Friday, November 21, 2014

"I never dreamed that a man so made up could be off his base..."

James H. Gillpatrick responded on April 27, 1888, to Albert C. Ellithorpe’s letter about James G. Blunt with his own ideas about the cause of Blunt’s insanity. This letter is also from the Ellithorpe Family Papers at the Kansas Historical Society.

“…And again, as I supposed, you give a good suggestion as to the possible, or presumable cause of the Generals’ mental decay. I had always thought that the placing of Genl. Schofield in command over Genl. Blunt had very much to do with his despondency and final break up. But I agree with you that the startling and tragic affair at Baxters Springs, May well have made his mind diseased.

I think you will be sure to do the best possible thing for Mrs. blunt in your affidavit, Let me call your attention to this—his morbid idea of writing a history of his campaigns and the war—He worked at it day and night in Washington just and Long before his break down. I thought he was off but as you say never dreamed that a man so made up could be off his base until the crash came…”

Gillpatrick’s comment about Major General John M. Schofield is intriguing. Blunt’s and Francis J. Herron’s victory at Prairie Grove caused a jealous rage in Schofield, the commander of the Army of the Frontier. Just weeks after the battle, Schofield tartly informed his department commander, Major General Samuel R. Curtis, “The operations of the army, since I left it, have been a series of blunders, from which it narrowly escaped disaster where it should have met with complete success. At Prairie Grove Blunt and Herron were badly beaten in detail, and owed their escape to a false report of my arrival with re-enforcements” (Official Records, vol. 22, pt. 2, 6). It didn’t help his attitude when officials rewarded Blunt and Herron with promotions to major general. Blunt and Schofield ended up sparring with each other for years. Fortunately, Blunt never read Schofield’s damning postwar comment that Blunt was “’probably the lowest specimen of humanity that ever disgraced a general’s stars in this or perhaps any other country’” (William L. Shea, Fields of Blood: The Prairie Grove Campaign, p. 334, note 8).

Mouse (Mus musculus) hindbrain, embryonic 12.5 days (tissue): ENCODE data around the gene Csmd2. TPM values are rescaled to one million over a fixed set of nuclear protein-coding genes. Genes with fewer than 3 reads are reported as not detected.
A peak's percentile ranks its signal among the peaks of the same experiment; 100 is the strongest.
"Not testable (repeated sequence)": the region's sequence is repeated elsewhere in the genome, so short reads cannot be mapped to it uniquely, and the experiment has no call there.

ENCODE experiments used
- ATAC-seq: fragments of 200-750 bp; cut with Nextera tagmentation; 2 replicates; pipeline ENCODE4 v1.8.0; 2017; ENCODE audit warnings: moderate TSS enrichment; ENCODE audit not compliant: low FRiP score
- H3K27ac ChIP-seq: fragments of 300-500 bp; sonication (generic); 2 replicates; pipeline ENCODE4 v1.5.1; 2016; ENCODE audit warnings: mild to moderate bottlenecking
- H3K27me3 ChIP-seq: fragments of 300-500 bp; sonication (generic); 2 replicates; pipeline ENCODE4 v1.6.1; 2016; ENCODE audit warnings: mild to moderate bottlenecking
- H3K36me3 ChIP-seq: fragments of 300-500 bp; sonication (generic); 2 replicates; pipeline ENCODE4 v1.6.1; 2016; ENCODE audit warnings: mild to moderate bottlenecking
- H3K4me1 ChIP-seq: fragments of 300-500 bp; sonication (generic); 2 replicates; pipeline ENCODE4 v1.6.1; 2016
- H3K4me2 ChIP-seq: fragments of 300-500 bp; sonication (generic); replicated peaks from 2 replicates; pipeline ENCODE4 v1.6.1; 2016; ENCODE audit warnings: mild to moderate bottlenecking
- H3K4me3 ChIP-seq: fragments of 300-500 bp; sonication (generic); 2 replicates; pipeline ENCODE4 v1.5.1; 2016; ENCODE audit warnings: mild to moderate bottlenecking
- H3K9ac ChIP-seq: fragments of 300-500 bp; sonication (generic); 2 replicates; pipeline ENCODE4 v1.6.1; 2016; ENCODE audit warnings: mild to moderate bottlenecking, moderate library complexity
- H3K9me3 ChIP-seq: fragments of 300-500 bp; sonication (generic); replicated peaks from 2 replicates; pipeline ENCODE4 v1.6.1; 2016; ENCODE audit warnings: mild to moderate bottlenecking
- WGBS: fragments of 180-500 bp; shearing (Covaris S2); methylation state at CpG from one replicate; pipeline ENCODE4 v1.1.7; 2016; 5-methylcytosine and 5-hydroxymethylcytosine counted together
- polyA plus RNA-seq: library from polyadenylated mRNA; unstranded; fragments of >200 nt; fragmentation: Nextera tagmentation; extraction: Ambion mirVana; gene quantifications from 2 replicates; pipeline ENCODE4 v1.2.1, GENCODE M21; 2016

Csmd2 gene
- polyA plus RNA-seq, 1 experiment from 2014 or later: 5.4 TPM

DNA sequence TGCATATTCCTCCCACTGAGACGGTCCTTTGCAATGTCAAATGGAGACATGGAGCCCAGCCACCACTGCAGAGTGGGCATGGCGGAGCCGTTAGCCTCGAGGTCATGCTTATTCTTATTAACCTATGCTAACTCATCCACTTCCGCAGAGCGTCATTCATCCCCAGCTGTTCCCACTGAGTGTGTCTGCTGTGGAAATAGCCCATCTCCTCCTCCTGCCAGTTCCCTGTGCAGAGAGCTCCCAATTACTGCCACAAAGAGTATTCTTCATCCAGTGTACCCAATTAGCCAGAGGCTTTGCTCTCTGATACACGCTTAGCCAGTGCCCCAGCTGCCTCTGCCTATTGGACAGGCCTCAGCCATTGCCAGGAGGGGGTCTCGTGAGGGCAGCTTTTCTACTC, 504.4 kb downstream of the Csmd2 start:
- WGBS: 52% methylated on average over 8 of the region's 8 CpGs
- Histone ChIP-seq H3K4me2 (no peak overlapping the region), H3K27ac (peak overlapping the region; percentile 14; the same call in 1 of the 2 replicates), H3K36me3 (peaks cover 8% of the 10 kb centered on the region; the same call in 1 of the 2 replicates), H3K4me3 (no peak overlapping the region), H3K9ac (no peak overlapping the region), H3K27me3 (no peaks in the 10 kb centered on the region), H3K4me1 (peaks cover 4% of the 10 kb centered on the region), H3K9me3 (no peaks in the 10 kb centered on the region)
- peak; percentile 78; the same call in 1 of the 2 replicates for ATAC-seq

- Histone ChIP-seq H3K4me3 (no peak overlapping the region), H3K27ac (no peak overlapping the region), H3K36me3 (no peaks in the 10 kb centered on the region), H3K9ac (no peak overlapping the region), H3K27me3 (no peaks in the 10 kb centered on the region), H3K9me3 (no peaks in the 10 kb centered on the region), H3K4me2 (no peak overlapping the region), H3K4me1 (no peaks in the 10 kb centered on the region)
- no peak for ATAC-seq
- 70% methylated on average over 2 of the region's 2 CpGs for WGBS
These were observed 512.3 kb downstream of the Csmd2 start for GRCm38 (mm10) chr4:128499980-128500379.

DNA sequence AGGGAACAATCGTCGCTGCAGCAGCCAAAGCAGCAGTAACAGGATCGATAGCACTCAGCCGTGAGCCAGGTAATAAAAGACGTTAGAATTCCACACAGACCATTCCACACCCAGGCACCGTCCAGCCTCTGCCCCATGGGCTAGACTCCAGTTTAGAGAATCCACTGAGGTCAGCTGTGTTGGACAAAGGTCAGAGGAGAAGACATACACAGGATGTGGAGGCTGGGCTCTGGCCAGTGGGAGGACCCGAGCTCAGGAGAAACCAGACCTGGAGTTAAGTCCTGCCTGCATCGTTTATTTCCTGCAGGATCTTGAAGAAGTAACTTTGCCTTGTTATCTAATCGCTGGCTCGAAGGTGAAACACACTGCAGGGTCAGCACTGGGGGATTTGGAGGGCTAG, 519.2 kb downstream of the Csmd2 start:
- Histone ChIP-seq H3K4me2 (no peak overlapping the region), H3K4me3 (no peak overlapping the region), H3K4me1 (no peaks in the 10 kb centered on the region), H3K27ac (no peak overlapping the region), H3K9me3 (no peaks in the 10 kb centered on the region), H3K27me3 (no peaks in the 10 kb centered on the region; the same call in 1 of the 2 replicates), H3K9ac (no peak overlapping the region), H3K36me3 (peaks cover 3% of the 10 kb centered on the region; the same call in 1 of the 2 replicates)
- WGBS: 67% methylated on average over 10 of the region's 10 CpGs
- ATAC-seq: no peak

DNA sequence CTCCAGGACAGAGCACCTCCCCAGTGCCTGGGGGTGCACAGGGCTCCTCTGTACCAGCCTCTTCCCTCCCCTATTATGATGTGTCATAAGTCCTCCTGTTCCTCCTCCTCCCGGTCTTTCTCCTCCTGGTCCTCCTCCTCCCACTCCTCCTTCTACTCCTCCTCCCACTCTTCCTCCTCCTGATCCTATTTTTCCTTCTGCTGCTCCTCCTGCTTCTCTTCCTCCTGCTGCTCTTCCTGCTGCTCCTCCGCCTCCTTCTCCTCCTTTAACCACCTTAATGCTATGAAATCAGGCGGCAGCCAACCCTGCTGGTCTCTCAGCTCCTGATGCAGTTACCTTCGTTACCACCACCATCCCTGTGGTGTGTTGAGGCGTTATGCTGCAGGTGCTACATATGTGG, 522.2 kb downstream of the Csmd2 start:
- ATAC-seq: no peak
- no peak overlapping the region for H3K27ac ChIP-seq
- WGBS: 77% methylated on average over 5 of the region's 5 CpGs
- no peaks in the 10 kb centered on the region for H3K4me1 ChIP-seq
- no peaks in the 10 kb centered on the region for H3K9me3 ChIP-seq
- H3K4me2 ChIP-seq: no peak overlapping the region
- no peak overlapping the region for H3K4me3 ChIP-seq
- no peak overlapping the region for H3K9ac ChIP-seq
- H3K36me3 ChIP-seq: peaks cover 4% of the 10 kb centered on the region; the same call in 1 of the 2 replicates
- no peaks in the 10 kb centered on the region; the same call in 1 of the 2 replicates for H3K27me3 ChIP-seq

We are left so far with three possible explanations for Blunt’s insanity:
       Psychiatric problems caused by the Baxter Springs Massacre
       Problems stemming from his stormy relationship with Schofield

His obsession with writing a book seems to have been a symptom rather than a cause of his affliction.

Unfortunately, there apparently are no surviving medical records pertaining to General Blunt, records that might shed more light on his condition and the causes of it. It’s interesting that neither Ellithorpe nor Gillpatrick even allude to the possibility that Blunt suffered from syphilis. Although Ellithorpe greatly admired the General, he was honest and straightforward in his wartime writings, and my impression is that he would have been willing to broach a sensitive topic.

At some point, I hope to track back and find out if possible who first suggested that Blunt’s insanity was caused by syphilis. The general had several enemies—did the suggestion that he suffered from syphilis come from one of them? Or, was there credible evidence that he visited “houses of ill repute”? No doubt there are other possible explanations for his insanity as well, and perhaps we will never know for certain what caused Blunt’s “crash.” What is certain is that his condition was a tragedy.


  1. Excellent post.
    Will Hickox

  2. I will add more to this report at some point.